US agencies: Russia probably behind cyber attack Security agencies have said that Russia was probably behind a cyber espionage campaign uncovered late last year, contradicting statements from Donald Trump, who played down the possibility of Moscow’s involvement. (FT)
App makers dodge Apple privacy rules App developers are exploring surreptitious new forms of user tracking to evade Apple’s new privacy rules, which threaten to upend the mobile advertising industry in the coming months. (FT)
Police officer who shot black man in Kenosha will not face charges Prosecutors in Wisconsin will not file charges against the police officer who shot and paralysed Jacob Blake in August, an incident that sparked further outrage amid widespread protests over racial injustice. (FT)
Pan-EU food supply chains hit by Brexit trade deal The food and drink industry has raised serious concerns about the EU-UK trade deal because businesses face punitive tariffs on goods from the bloc processed at British distribution hubs and re-exported to member states. (FT)
Winton’s assets plunge $26bn from peak Winton Group, once one of the world’s biggest hedge funds, has suffered a nearly 80 per cent drop in its assets over the past five years, with poor returns and client withdrawals accelerating in a tough 2020. (FT)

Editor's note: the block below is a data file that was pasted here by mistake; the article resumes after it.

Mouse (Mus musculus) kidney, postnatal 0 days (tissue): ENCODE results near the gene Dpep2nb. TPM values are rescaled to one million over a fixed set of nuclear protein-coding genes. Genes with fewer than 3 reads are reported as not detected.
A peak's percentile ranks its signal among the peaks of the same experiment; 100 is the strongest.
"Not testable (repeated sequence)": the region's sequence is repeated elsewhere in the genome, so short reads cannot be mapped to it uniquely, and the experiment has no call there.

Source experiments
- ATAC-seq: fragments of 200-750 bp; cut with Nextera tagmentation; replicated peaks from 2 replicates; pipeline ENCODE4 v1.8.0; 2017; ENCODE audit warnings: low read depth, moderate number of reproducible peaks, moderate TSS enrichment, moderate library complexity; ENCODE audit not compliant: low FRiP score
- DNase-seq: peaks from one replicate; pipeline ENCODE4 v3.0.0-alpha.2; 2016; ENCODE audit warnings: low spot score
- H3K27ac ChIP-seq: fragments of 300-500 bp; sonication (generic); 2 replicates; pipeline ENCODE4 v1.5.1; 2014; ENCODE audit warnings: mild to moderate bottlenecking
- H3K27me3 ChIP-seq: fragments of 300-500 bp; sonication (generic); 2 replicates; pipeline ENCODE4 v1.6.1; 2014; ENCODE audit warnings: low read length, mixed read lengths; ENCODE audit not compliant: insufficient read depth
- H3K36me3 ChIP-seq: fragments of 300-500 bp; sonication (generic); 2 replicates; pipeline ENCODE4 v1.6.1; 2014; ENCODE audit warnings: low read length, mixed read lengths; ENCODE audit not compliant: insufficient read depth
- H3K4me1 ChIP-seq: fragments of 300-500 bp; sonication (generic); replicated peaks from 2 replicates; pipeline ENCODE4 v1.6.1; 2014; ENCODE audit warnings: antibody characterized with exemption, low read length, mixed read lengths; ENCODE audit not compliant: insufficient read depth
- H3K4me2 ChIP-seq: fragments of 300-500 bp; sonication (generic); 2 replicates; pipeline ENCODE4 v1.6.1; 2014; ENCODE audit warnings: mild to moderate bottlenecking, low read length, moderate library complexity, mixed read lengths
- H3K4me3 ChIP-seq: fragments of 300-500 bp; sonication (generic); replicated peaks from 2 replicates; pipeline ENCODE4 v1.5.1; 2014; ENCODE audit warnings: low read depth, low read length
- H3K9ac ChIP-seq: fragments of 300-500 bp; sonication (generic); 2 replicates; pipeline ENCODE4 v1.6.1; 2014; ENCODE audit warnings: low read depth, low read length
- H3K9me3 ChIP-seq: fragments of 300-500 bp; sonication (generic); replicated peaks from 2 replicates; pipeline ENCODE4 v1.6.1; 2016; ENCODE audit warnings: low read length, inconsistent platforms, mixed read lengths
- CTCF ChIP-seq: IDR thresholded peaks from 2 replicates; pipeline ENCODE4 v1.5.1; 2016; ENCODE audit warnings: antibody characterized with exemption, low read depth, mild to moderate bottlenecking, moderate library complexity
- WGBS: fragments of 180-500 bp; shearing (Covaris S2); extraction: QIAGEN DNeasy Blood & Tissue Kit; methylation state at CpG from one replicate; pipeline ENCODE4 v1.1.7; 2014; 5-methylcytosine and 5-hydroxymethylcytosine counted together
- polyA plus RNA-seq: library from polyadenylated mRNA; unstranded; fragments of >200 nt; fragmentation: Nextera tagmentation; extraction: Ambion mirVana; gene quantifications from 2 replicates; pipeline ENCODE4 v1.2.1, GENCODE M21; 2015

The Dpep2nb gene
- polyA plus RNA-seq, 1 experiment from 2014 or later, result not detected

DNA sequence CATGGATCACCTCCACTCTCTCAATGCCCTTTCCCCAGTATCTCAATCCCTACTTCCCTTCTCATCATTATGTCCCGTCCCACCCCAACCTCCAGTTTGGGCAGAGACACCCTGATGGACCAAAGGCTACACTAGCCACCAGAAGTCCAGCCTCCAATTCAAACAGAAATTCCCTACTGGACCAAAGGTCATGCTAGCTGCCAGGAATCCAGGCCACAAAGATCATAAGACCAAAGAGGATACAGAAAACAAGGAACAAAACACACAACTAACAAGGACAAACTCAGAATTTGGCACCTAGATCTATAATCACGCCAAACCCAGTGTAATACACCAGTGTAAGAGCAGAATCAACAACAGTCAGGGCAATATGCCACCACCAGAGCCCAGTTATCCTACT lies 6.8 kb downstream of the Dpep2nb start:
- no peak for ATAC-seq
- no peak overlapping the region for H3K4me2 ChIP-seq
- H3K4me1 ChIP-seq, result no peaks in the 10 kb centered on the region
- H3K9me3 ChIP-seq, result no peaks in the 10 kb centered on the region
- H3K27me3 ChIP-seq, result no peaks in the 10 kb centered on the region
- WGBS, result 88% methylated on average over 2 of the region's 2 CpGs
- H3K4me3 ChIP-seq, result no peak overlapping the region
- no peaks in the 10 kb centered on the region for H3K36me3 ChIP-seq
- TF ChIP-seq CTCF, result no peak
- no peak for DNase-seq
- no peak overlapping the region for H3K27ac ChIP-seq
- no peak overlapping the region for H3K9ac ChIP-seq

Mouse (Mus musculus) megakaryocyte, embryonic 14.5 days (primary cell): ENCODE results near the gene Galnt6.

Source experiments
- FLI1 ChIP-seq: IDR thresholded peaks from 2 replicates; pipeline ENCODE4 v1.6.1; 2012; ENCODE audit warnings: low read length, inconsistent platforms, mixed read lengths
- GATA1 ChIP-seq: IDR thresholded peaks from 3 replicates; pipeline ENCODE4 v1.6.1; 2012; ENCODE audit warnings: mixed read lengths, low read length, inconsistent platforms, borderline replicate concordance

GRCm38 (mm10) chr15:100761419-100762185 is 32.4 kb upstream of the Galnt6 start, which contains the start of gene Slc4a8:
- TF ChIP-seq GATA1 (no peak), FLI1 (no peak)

Hong Kong pro-democracy purge Hong Kong police have arrested dozens of pro-democracy activists and politicians in one of the largest purges of opposition figures since Beijing imposed a tough new national security law last year. Separately, Lai Xiaomin, the former head one of China’s biggest asset management companies, has been sentenced to death for corruption. (FT)
South Korean tensions with Iran escalate South Korea has lodged a formal protest with Iran, calling for the immediate release of five nationals aboard an oil tanker seized by Tehran. The incident highlighted the simmering dispute between the nations over $7bn in Iranian cash held by South Korean banks. The diplomatic stand-off comes as South Korea aims for military independence after seven decades depending on the US. (FT)
Fed releases December minutes The US Federal Reserve will release the minutes of last month’s meeting when the Open Market Committee decided to extend debt purchases to boost the flagging economy. (FT)
EU regulator rules on Moderna The European Medicines Agency is expected to recommend the Moderna Covid-19 vaccine. (Politico)